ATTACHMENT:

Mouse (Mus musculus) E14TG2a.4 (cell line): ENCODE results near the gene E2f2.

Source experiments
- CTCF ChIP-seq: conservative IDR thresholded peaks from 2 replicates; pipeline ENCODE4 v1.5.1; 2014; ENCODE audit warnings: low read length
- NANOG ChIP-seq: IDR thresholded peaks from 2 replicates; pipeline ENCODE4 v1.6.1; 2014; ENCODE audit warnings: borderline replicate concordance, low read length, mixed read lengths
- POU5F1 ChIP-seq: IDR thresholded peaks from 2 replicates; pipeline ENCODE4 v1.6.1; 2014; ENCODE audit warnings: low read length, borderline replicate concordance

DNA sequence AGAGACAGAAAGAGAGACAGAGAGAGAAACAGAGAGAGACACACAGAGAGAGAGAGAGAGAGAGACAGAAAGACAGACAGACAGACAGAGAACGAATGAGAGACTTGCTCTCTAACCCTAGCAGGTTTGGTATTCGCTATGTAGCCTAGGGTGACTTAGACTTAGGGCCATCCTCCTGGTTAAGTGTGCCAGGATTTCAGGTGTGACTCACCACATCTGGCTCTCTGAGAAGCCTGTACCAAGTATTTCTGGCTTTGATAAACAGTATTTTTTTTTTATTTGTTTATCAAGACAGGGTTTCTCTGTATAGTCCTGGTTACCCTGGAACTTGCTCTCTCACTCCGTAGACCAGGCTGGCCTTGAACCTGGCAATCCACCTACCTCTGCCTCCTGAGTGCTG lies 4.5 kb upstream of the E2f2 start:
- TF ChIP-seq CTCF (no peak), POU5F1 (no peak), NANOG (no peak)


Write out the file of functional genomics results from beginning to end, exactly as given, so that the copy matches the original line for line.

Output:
Mouse (Mus musculus) E14TG2a.4 (cell line): ENCODE results near the gene E2f2.

Source experiments
- CTCF ChIP-seq: conservative IDR thresholded peaks from 2 replicates; pipeline ENCODE4 v1.5.1; 2014; ENCODE audit warnings: low read length
- NANOG ChIP-seq: IDR thresholded peaks from 2 replicates; pipeline ENCODE4 v1.6.1; 2014; ENCODE audit warnings: borderline replicate concordance, low read length, mixed read lengths
- POU5F1 ChIP-seq: IDR thresholded peaks from 2 replicates; pipeline ENCODE4 v1.6.1; 2014; ENCODE audit warnings: low read length, borderline replicate concordance

DNA sequence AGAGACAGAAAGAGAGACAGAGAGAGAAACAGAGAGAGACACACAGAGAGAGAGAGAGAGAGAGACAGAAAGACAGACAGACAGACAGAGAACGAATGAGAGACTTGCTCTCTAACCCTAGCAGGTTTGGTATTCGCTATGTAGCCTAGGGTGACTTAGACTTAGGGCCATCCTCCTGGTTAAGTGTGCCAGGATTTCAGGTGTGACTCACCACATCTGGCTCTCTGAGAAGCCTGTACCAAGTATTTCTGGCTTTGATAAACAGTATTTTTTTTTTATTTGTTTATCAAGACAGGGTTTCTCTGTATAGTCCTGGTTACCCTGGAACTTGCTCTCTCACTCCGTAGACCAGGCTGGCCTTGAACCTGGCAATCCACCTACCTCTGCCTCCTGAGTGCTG lies 4.5 kb upstream of the E2f2 start:
- TF ChIP-seq CTCF (no peak), POU5F1 (no peak), NANOG (no peak)